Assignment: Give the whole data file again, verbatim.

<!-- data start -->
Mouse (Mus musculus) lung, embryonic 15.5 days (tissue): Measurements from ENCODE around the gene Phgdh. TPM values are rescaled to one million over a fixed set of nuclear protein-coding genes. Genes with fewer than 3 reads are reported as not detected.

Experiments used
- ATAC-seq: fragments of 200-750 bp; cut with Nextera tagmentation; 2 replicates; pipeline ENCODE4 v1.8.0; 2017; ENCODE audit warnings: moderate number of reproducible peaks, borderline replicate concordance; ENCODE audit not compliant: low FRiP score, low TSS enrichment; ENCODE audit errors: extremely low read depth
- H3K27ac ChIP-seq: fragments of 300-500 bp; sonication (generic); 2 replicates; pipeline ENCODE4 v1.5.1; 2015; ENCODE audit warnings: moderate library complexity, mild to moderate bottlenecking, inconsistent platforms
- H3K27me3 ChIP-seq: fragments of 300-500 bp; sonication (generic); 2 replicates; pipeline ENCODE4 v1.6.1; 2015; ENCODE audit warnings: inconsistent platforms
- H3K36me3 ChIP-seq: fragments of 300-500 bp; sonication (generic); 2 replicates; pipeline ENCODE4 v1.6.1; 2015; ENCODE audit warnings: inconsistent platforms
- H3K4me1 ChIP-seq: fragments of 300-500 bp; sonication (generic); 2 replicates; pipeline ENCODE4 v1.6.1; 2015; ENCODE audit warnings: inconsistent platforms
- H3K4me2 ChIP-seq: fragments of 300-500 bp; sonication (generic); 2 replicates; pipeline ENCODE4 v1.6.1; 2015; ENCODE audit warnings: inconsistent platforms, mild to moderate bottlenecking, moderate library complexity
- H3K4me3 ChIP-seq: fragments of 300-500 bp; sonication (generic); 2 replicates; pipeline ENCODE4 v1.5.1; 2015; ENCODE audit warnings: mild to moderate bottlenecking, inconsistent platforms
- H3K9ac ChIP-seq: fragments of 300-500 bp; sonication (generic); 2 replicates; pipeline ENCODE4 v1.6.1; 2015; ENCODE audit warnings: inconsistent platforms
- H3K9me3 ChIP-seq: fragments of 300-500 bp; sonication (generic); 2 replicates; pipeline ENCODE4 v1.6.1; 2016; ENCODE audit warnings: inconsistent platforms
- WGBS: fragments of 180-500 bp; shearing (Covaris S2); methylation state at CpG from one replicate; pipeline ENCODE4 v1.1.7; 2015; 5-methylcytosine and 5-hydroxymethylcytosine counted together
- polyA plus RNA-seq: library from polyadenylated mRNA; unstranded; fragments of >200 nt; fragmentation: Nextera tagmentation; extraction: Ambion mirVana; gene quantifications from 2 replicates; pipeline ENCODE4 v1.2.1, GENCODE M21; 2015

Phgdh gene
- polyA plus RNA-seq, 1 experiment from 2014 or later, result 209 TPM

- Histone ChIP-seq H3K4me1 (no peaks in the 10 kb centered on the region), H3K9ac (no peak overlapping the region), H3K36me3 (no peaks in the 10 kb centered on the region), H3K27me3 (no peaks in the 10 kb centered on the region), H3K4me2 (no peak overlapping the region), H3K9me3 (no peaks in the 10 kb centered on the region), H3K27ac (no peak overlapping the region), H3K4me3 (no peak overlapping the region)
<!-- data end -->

Mouse (Mus musculus) lung, embryonic 15.5 days (tissue): Measurements from ENCODE around the gene Phgdh. TPM values are rescaled to one million over a fixed set of nuclear protein-coding genes. Genes with fewer than 3 reads are reported as not detected.

Experiments used
- ATAC-seq: fragments of 200-750 bp; cut with Nextera tagmentation; 2 replicates; pipeline ENCODE4 v1.8.0; 2017; ENCODE audit warnings: moderate number of reproducible peaks, borderline replicate concordance; ENCODE audit not compliant: low FRiP score, low TSS enrichment; ENCODE audit errors: extremely low read depth
- H3K27ac ChIP-seq: fragments of 300-500 bp; sonication (generic); 2 replicates; pipeline ENCODE4 v1.5.1; 2015; ENCODE audit warnings: moderate library complexity, mild to moderate bottlenecking, inconsistent platforms
- H3K27me3 ChIP-seq: fragments of 300-500 bp; sonication (generic); 2 replicates; pipeline ENCODE4 v1.6.1; 2015; ENCODE audit warnings: inconsistent platforms
- H3K36me3 ChIP-seq: fragments of 300-500 bp; sonication (generic); 2 replicates; pipeline ENCODE4 v1.6.1; 2015; ENCODE audit warnings: inconsistent platforms
- H3K4me1 ChIP-seq: fragments of 300-500 bp; sonication (generic); 2 replicates; pipeline ENCODE4 v1.6.1; 2015; ENCODE audit warnings: inconsistent platforms
- H3K4me2 ChIP-seq: fragments of 300-500 bp; sonication (generic); 2 replicates; pipeline ENCODE4 v1.6.1; 2015; ENCODE audit warnings: inconsistent platforms, mild to moderate bottlenecking, moderate library complexity
- H3K4me3 ChIP-seq: fragments of 300-500 bp; sonication (generic); 2 replicates; pipeline ENCODE4 v1.5.1; 2015; ENCODE audit warnings: mild to moderate bottlenecking, inconsistent platforms
- H3K9ac ChIP-seq: fragments of 300-500 bp; sonication (generic); 2 replicates; pipeline ENCODE4 v1.6.1; 2015; ENCODE audit warnings: inconsistent platforms
- H3K9me3 ChIP-seq: fragments of 300-500 bp; sonication (generic); 2 replicates; pipeline ENCODE4 v1.6.1; 2016; ENCODE audit warnings: inconsistent platforms
- WGBS: fragments of 180-500 bp; shearing (Covaris S2); methylation state at CpG from one replicate; pipeline ENCODE4 v1.1.7; 2015; 5-methylcytosine and 5-hydroxymethylcytosine counted together
- polyA plus RNA-seq: library from polyadenylated mRNA; unstranded; fragments of >200 nt; fragmentation: Nextera tagmentation; extraction: Ambion mirVana; gene quantifications from 2 replicates; pipeline ENCODE4 v1.2.1, GENCODE M21; 2015

Phgdh gene
- polyA plus RNA-seq, 1 experiment from 2014 or later, result 209 TPM

- Histone ChIP-seq H3K4me1 (no peaks in the 10 kb centered on the region), H3K9ac (no peak overlapping the region), H3K36me3 (no peaks in the 10 kb centered on the region), H3K27me3 (no peaks in the 10 kb centered on the region), H3K4me2 (no peak overlapping the region), H3K9me3 (no peaks in the 10 kb centered on the region), H3K27ac (no peak overlapping the region), H3K4me3 (no peak overlapping the region)